Plasticity and functional recovery of the brain

  • Plasticity and functional recovery of the brain:
  • AO1:
  • Brain plasticity:
  • During infancy, the brain expereinces a rapid growth in synaptic connections, peaking at about 15,000 at age 2-3 years (Gopnik et al). As we age, rarely used connections are deleted and frequently used connections are strengthened - synaptic pruning. It was once thought these changes were limited to childhood, but recent research suggests neural connections can change or be formed at any time, due to learning and expereince. 
  • Maguire et al found significantly more volume of grey matter in the posterior hippocampus in London taxi drivers than in a matched control group. This part of the brain is linked with the development of spatial and navigational skills. As part of their training, London cabbies take a complex test called 'The Knowledge' to assess their recall of city streets and possible routes. This learning expereince appears to alter the structure of the taxi dirvers' brains. The longer they had been in the job, the more pronounced was the structural difference.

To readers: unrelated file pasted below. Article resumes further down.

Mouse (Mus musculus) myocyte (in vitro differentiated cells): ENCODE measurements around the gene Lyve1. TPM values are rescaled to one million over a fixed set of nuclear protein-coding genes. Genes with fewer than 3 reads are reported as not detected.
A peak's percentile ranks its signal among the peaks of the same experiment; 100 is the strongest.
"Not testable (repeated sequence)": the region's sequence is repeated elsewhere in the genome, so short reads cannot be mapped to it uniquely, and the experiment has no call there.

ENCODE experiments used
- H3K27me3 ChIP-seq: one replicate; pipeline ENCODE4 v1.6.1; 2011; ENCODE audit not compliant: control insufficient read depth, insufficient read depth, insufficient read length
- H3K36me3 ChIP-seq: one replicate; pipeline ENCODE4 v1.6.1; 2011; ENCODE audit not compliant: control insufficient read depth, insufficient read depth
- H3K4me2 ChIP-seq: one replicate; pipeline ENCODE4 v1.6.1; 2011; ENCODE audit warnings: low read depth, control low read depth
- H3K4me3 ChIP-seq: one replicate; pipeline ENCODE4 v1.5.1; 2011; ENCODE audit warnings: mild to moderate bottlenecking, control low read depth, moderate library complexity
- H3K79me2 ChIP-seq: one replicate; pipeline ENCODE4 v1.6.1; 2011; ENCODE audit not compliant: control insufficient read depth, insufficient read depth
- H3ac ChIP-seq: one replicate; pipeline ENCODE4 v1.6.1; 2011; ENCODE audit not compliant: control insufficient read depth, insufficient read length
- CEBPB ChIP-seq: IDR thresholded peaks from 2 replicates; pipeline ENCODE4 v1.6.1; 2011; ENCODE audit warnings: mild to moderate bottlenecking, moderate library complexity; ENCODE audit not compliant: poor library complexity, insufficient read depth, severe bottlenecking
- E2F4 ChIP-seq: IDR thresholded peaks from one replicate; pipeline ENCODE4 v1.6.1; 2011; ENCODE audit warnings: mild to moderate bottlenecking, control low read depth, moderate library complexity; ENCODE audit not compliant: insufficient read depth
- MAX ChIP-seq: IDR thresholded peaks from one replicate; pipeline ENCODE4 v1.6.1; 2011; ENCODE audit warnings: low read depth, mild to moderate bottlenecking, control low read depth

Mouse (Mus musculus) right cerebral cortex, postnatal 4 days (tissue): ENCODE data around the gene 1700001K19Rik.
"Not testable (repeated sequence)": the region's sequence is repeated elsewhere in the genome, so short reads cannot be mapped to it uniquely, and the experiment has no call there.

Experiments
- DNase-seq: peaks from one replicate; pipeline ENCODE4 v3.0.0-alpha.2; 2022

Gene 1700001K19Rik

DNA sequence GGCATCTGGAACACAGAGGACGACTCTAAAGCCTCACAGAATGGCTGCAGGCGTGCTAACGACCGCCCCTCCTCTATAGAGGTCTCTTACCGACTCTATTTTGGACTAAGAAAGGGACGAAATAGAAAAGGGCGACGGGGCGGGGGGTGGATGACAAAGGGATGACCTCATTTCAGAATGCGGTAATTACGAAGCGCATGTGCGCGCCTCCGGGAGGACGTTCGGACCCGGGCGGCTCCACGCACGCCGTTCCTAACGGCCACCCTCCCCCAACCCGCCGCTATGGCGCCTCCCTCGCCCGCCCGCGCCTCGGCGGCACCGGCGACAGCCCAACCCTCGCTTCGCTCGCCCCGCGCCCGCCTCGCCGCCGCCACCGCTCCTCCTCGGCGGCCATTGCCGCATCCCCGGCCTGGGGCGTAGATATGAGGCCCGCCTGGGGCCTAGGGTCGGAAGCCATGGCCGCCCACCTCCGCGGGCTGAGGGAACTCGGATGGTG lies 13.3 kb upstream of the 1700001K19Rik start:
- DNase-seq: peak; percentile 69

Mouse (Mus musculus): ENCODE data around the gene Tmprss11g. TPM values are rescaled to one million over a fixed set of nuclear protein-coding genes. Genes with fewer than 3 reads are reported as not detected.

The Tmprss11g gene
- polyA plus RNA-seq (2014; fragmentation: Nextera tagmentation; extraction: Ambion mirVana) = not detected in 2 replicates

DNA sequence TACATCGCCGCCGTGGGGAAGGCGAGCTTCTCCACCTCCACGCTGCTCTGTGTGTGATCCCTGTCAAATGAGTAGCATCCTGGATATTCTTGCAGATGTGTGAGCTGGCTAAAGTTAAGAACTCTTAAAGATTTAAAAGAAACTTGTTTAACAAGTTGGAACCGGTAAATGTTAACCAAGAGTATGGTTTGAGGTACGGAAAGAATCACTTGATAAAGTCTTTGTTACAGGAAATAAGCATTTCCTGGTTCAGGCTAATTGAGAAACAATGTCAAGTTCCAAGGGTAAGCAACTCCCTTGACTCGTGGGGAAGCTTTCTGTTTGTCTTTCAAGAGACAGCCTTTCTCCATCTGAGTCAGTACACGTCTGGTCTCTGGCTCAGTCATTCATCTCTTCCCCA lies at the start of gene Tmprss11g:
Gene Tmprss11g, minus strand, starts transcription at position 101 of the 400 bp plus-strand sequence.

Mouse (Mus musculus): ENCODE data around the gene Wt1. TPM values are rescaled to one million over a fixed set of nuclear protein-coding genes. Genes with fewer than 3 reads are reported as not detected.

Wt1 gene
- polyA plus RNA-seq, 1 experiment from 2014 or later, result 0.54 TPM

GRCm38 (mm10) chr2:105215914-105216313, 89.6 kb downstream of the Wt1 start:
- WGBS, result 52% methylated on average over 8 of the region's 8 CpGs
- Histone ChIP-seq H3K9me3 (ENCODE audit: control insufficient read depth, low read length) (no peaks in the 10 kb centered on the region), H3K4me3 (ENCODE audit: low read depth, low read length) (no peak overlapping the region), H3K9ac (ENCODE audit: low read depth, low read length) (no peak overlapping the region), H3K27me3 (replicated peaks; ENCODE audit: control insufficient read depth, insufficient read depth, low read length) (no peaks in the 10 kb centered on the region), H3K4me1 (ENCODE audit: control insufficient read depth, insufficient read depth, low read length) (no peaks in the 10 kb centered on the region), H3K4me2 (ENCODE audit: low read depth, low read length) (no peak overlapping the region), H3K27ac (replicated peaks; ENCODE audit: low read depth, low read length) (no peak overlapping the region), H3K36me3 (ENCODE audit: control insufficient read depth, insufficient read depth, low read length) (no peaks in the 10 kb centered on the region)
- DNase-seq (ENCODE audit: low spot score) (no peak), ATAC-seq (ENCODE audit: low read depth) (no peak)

• Draganski et al imaged the brains of medical students three months before and after final exams. Learning-induced changes were seen in the posterior hippocampus and the parietal cortex, presumably as a result of the exam. 
  • Functional recovery of the brain after trauma:
  • Functional recovery of the brain after trauma is an important example of neural plasticity - healothy brain areas take over functions of areas damaged, destroyed or even missing. Neuroscientists suggest this process occurs quickly after trauma (spontaneous recovery) and then slows down - at whioch point the person may require

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